Derek Jarman

Richard Salmon Ltd.

Interviewer: Do you see a future?

Derek Jarman: No.

For one who does not conceive of a future, and perhaps cannot, Jarman keeps remarkably busy. Within the last year he has directed his sixth full-length feature film, several rock videos, and one of the ten sections of the new film Aria (each of which is by a different director); had a book published; and mounted this show of 132 paintings from 1986 and ’87. His film The Last of England presents a broken vision of modern civilization, an invocation of a collapsing present by a would-be Blake or Swift. There are bits of family footage (shot by the artist’s father and grandfather), a love story, a pastiche of a royal wedding, and scenes of apocalypse. As visions go, it is both profane and mannered, atmospheric rather than incisive, and a bit too long. The book has the same title as the film and evokes the same mood through snatches of a sort of diary he kept while making the film, interviews, film polemics, fantasy elements, and a strong autobiographical narrative; Jarman growing up amidst stultifying postwar austerity; Jarman nostalgic for the apparent liberties of the ’60s; Jarman remembering his parents; Jarman witness to the quiet spiritual recessions of Thatcherism; Jarman surrounded by cultural bankruptcy and moral hypocrisy; and Jarman the victim of personal tragedy, discovering that he is a carrier of the AIDS virus. Rather than a hopeful emigrant like the one depicted in Ford Madox Brown’s Victorian painting The Last of England, 1855, Jarman has become an internal exile.

His paintings were hung in the manner of a Victorian salon, with the small dark canvases banked in rows on the walls and arranged in eight symmetrical groups. These pictures are memento mori, souvenirs of a lost past and of a present that is quickly becoming obsolete. Jarman is a collagist, embedding an array of found objects in thick, heaving layers of black oil paint—the artist’s flypaper for remnants and asides, and a catchall for his preoccupations. The objects are as various as plumb bobs, calipers, starfish, spiders, and props from his last film, Caravaggio, 1986. Bullet casings can be found juxtaposed with a traveler’s check and a rectangle of broken glass, in God Bless American Express, 1987. Margaret Thatcher’s Lunch, 1987, incorporates blood-red paint streaming from actual cutlery, written over with the words “Grievous Bodily Harm.” In several works, faded calotypes of anonymous sitters and forgotten scenes are fixed under broken glass and torn gold leaf. In others, unrolled condoms float behind written phrases, dirty jokes, and letters to God. The sardonic pleas to God (“Dear God, please make me a queer . . . please send me to Hell . . . you really are being most difficult . . . ”) complement a bitter note to a fundamentalist Manchester police chief, whose unfortunate remarks about AIDS, homosexuals, and the ”cesspit" have led Jarman to write—in paint—a message from the cesspit itself.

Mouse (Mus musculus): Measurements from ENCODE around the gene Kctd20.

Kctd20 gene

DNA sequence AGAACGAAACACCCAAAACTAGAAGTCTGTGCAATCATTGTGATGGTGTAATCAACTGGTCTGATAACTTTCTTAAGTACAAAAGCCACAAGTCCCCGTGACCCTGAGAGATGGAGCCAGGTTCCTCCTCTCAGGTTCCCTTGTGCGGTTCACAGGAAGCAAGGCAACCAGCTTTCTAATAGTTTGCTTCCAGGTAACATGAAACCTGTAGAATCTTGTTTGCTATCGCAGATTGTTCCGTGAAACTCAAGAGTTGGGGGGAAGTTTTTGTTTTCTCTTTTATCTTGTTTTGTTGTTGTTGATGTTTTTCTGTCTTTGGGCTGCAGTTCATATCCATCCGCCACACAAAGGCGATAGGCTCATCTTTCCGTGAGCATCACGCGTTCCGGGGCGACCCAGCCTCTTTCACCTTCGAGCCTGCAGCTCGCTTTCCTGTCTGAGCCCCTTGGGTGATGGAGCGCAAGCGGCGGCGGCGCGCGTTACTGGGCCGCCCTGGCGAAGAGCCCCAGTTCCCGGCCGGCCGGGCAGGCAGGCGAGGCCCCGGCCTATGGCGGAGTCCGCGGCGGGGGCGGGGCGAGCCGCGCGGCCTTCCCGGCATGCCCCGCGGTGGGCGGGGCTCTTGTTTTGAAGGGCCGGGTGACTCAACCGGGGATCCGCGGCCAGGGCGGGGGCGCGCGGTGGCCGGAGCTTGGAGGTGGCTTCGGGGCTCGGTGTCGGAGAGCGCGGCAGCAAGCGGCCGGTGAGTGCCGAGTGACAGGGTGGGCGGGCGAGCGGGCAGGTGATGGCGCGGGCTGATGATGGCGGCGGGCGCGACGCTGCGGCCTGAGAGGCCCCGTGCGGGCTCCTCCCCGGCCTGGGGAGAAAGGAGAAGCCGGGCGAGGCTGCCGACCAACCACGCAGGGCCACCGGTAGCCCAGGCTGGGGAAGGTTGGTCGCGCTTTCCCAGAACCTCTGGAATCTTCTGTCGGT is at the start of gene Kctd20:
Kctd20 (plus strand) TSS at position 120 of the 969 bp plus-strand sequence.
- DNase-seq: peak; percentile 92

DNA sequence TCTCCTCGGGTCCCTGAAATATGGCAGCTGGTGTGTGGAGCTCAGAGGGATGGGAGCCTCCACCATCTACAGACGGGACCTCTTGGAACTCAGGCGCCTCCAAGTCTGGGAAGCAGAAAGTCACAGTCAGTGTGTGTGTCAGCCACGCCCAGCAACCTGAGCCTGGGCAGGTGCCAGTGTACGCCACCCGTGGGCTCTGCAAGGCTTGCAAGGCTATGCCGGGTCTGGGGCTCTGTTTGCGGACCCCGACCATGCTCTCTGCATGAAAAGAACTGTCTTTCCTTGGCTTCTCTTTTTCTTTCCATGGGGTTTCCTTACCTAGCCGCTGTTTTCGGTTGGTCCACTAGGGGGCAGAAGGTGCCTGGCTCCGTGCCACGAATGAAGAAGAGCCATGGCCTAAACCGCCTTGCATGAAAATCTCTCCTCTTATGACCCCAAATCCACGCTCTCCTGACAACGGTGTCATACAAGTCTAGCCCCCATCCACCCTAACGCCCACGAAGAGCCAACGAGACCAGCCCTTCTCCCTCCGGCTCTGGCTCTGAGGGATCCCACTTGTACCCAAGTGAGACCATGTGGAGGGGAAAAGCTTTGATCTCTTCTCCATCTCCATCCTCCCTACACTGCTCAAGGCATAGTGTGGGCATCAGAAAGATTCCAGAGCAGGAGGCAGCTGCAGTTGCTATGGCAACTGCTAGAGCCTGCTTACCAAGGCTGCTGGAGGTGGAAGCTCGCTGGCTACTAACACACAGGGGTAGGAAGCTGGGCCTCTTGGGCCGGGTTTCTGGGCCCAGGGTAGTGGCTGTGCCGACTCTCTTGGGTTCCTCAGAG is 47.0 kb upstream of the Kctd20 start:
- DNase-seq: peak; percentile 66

There are emotions mired in the paint along with the objects, but not just bile and anger. The symmetrical arrangements of ragtag materials, the gold leaf, the juxtapositions of words, images, and gestures (the glass smashed into the paint, for example) evince a wayward but strong decorative sensibility. It is all Grand Guignol, theatrical, a bit camp, stagey. There’s a mawkish sense of spectacle that lends intrigue to even the slightest works, and a morbid, somewhat coprophagous quality that denies triviality.

Jarman is often accused of repetitiveness and self-indulgence, although he works hard to preempt this. He sees himself, I think, as a visionary artist, or wants to be seen as one. Such copious, unedited talent is deeply suspect in Britain, and his critics are right in some respects. But he demands our indulgence—because he is a visionary without a vision, because visions are no longer bearable.

Adrian Searle